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IRS cautioning taxpayers on new, widespread scams

8/12/2015

NORTH VALLEY – Scam artists are targeting taxpayers through phone, email, and letter scams, pretending to be from the IRS and other government agencies. These scammers try to trick and intimidate taxpayers into giving them money. They may use fake letterhead, fake caller ID, and fake email and Web addresses in their scams.

The IRS has issued a warning to taxpayers to remain on high alert and protect themselves against these tactics. These schemes try to trick taxpayers into providing personal financial information or scare people into making a false tax payment that ends up with the criminal.

The Treasury Inspector General for Tax Administration has received reports of roughly 600,000 contacts since October 2013. TIGTA is also aware of more than 4,000 victims who have collectively reported over $20 million in financial losses as a result of tax scams.

“We continue to see these aggressive tax scams across the country,” IRS Commissioner John Koskinen said.  “Scam artists specialize in being deceptive and fooling people. The IRS urges taxpayers to be extra cautious and think twice before answering suspicious phone calls, emails, or letters.”

Scammers posing as IRS agents first targeted those they viewed as most vulnerable, such as older Americans, newly arrived immigrants, and those whose first language is not English. These criminals have expanded their net and are now targeting virtually anyone.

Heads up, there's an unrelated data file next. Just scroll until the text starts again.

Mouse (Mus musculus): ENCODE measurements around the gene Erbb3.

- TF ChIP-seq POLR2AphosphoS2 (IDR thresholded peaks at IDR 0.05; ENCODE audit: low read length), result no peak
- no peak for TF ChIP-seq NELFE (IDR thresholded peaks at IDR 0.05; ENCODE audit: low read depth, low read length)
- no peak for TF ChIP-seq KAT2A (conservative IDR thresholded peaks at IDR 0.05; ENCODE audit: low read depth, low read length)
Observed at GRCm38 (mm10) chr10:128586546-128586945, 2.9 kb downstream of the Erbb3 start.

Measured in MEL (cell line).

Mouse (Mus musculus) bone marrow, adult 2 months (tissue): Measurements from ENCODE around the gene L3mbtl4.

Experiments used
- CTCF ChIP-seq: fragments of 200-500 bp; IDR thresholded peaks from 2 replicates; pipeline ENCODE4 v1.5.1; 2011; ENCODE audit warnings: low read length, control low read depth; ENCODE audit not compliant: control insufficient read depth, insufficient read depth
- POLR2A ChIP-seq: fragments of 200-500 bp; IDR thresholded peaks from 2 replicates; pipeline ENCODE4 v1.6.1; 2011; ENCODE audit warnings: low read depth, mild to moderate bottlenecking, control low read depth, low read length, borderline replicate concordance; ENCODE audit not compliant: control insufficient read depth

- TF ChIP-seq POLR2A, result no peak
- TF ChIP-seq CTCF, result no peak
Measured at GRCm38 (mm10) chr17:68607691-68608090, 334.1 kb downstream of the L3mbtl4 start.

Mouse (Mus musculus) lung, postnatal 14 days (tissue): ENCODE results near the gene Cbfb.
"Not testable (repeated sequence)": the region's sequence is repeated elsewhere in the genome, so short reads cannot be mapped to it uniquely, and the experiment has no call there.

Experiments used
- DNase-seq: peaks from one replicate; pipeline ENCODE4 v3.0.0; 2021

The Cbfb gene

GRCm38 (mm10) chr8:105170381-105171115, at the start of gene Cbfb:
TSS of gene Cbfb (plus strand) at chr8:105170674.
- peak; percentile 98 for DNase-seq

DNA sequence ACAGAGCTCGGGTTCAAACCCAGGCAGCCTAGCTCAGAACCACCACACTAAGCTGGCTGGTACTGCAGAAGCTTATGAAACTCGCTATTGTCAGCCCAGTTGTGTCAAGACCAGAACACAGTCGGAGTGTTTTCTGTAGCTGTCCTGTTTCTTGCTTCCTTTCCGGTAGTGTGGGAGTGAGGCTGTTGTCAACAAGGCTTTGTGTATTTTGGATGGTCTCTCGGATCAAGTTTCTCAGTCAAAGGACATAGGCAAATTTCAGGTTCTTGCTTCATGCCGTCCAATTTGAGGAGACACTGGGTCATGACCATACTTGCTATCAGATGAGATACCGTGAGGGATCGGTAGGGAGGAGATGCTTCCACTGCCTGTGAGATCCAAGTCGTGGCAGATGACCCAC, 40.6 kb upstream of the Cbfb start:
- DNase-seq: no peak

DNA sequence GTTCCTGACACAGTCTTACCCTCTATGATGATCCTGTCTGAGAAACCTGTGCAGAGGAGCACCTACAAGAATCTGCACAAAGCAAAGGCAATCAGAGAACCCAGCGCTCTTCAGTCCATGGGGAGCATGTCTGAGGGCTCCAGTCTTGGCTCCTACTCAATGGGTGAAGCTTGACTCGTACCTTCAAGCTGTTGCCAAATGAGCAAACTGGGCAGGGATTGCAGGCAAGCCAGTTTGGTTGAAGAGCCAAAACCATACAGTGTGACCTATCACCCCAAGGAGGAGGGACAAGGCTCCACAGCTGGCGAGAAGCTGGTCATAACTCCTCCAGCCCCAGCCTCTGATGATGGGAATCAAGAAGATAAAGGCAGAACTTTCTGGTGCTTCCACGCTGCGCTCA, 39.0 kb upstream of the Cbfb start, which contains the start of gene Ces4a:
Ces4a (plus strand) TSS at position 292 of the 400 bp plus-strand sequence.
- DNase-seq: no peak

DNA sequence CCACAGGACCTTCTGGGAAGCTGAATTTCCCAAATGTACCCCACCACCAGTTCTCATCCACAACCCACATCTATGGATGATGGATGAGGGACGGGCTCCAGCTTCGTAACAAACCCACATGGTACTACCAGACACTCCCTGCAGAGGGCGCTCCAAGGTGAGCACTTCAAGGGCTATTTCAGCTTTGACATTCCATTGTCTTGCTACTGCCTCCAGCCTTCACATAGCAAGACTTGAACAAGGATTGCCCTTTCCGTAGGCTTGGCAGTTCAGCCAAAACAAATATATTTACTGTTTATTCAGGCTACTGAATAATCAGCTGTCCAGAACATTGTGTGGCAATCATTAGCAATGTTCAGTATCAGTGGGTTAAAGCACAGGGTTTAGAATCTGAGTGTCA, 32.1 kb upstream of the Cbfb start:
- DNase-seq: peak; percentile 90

In a new variation, scammers alter what appears on your telephone caller ID to make it seem like they are with the IRS or another agency, such as the Department of Motor Vehicles. They use fake names, titles, and badge numbers. They use online resources to get your name, address, and other details about your life to make the call sound official. They even go as far as copying official IRS letterhead for use in email or regular mail.

Some scammers will even provide their victims with directions to the nearest bank or business where the victim can obtain a means of payment such as a debit card. In another new variation of these scams, con artists may then provide an actual IRS address where the victim can mail a receipt for the payment – all in an attempt to make the scheme look official.

Scammers try to scare people into reacting immediately, using threats of police arrest, deportation, license revocation, or other similarly unpleasant things. They may also leave “urgent” callback requests via recorded calls or emails. The emails will often contain a fake IRS document with a telephone number or email address for your reply.

The official IRS Web site is IRS.gov. If you need to visit the IRS site, type in that address. Never click a link in an email that you think may be fraudulent, as these links can redirect to scam sites. Taxpayers are urged not to be confused or misled by sites claiming to be the IRS but ending in .com, .net, .org, or other designations instead of .gov. 

Five things scammers often do that the real IRS would never do:
Angrily demand immediate payment over the phone. The IRS will not call about taxes owed without first having mailed you a bill.
Threaten to bring in local police or other law-enforcement groups to have you arrested for not paying.
Demand that you pay taxes without giving you the opportunity to question or appeal the amount they say you owe.
Require you to use a specific payment method for your taxes, such as a prepaid debit card.
Ask for credit or debit card numbers over the phone.

What to do if you think you’re the target of an IRS impersonation scam:
If you actually do owe taxes, call the IRS at 1(800) 829-1040. IRS workers can help you with a payment issue.
If you know you don’t owe taxes or do not immediately believe that you do, you can report the incident to the Treasury Inspector General for Tax Administration at 1(800) 366-4484.
If you’ve been targeted by any scam, be sure to contact the Federal Trade Commission and use their FTC Complaint Assistant at FTC.gov. Add “IRS Telephone Scam” to the comments of your complaint.